The lights of Chanukah dimmed for me this past year with the death of a beloved friend, Marilyn Katz. She died on the third day of the holiday, struck down by a highly virulent autoimmune disease. She had been ill at other times but always recovered, so her death came as a shock.

To be sure, death often arrives as a shock even when we know a person is terminally ill. The shock stems from the sudden realization that we will never see or speak to that person again. But in this case, I was shocked because Marilyn was such an optimist that it seemed impossible for death to overtake her. In fact, on the day before she died I had received an email from her assuring me that she was “doing better, due to antibiotics and the excellent care” she received in the hospital. And then she was gone.

I’ve read that email several times. Was she trying to spare me or did she truly believe she was on the mend? Probably both. Marilyn was that rare breed of person who saw the world and the people in it only in the most positive light. For her the glass was always half full. She took enormous pride in her children and grandchildren, but also in her friends. Rarely did a speck of jealousy mar the elation she felt in a friend’s happiness. There are people who — as the saying goes — are not happy with their own success unless they also see others fail. Marilyn was just the opposite. Her friends’ successes brought her as much pleasure as her own.

“Get yourself a friend,” the Talmud advises, and defines a friend as someone to eat, drink and share secrets with, including “the secrets of worldly things.” It holds up the friendship of David and Jonathan as ideal, but it might also have included that of Ruth and Naomi. Although mother-in-law and daughter-in-law, these women shared an unbreakable bond of love and trust. As Marilyn and I did.

So here is a conundrum: I am grieving for the loss of my friend, yet I don’t quite know how to mourn her. While Jewish tradition specifies rules and rituals for mourning a parent, a sibling, a spouse or a child, there are no rituals for mourning a friend, as powerful as that relationship might be. The week of sitting shiva for a parent or other relative, for example, helps bridge the terrible days that follow a death. It forces the mourner to turn outward a little, to focus on matters other than his or her own grief. And it allows the mourner to feel cared for, understood in some measure and freed to revisit painful memories within a safe environment. Saying Kaddish over the course of months or weeks also serves a purpose. The very act of reciting that prayer in a community of other mourners provides its own form of comfort and peace.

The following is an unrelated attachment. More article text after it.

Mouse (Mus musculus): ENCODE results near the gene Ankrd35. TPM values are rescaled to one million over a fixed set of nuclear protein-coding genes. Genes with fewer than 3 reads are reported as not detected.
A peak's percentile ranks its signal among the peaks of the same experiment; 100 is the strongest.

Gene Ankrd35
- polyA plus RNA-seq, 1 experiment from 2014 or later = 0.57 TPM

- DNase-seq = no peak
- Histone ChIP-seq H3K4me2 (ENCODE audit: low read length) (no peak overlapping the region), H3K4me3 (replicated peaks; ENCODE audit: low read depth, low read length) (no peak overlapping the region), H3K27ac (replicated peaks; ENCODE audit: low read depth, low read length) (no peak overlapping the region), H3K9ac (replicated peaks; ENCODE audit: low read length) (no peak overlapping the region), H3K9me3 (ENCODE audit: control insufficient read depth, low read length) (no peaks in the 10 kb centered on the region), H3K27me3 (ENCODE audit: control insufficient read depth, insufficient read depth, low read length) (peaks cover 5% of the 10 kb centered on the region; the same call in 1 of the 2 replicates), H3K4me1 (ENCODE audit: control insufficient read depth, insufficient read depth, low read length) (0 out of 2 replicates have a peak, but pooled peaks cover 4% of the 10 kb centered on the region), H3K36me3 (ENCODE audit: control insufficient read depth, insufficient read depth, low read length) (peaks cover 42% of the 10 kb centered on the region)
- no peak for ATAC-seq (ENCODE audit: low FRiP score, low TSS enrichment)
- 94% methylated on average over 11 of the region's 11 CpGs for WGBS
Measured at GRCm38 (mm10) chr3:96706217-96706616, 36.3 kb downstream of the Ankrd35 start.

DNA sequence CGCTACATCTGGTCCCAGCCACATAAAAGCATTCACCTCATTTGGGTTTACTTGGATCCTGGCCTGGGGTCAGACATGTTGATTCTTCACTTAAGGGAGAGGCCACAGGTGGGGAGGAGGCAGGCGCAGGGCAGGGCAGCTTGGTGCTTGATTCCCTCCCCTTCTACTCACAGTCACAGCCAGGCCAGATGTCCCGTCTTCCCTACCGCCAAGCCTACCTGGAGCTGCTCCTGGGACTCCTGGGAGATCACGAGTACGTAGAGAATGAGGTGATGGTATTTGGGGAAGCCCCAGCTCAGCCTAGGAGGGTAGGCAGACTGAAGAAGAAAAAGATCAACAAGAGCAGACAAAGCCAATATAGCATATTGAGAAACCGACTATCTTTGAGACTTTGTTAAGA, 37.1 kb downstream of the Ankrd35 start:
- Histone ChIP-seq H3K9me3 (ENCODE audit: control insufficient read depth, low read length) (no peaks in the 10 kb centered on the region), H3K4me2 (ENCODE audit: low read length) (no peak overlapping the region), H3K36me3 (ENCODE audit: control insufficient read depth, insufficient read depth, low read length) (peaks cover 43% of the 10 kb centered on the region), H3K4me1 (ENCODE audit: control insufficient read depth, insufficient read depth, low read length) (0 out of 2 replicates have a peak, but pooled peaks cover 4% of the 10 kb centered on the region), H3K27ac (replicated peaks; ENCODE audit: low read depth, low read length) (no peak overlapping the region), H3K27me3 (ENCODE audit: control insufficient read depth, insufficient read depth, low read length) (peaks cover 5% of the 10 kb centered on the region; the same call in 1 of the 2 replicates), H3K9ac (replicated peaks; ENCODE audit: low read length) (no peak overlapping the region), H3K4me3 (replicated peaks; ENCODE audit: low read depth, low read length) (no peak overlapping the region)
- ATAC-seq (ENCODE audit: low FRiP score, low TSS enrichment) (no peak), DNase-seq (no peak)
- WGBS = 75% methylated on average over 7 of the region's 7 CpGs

I did not sit shiva or say Kaddish for my friend Marilyn. The tradition did not require or expect it of me. Instead, I mourn her only by remembering and writing about her.

Writing meant a great deal to Marilyn. She had been a professor of English at the Cooperative College of Mount Vernon and SUNY-Purchase, where she helped students improve their writing. They adored her, as did those she served for nearly 20 years as dean of student life at Sarah Lawrence College. When she retired, she took up writing herself, and her short stories soon appeared in numerous journals. A collection of the stories, “A Few Small Stones,” will be published in March. Ironically, the title story, based on her family, tells of gatherings at their cemetery plot for funerals and unveilings. Who could have imagined that the latest gathering would be for her burial?

Another story rooted in her family revolves around an uncle, her father’s brother, who lived in Riga, Latvia, and came to visit America in 1939. When her father pleaded that with the growth of Nazism he must not return, he waved off concerns by speaking about the “good” Germans he knew. In real life Marilyn was haunted by the image of that uncle as he left on an ocean liner, the family waving goodbye until he disappeared from view — and would soon disappear from life itself.

Marilyn was a secular Jew, but she had a deep and passionate attachment to the Jewish people and Jewish memory. I didn’t get to sit shiva or say Kaddish for her. But as a new year unfolds, I celebrate her life, so filled with joy, and feel grateful to have been part of it. And maybe, after all, that’s as much ritual as I need to commemorate my friend.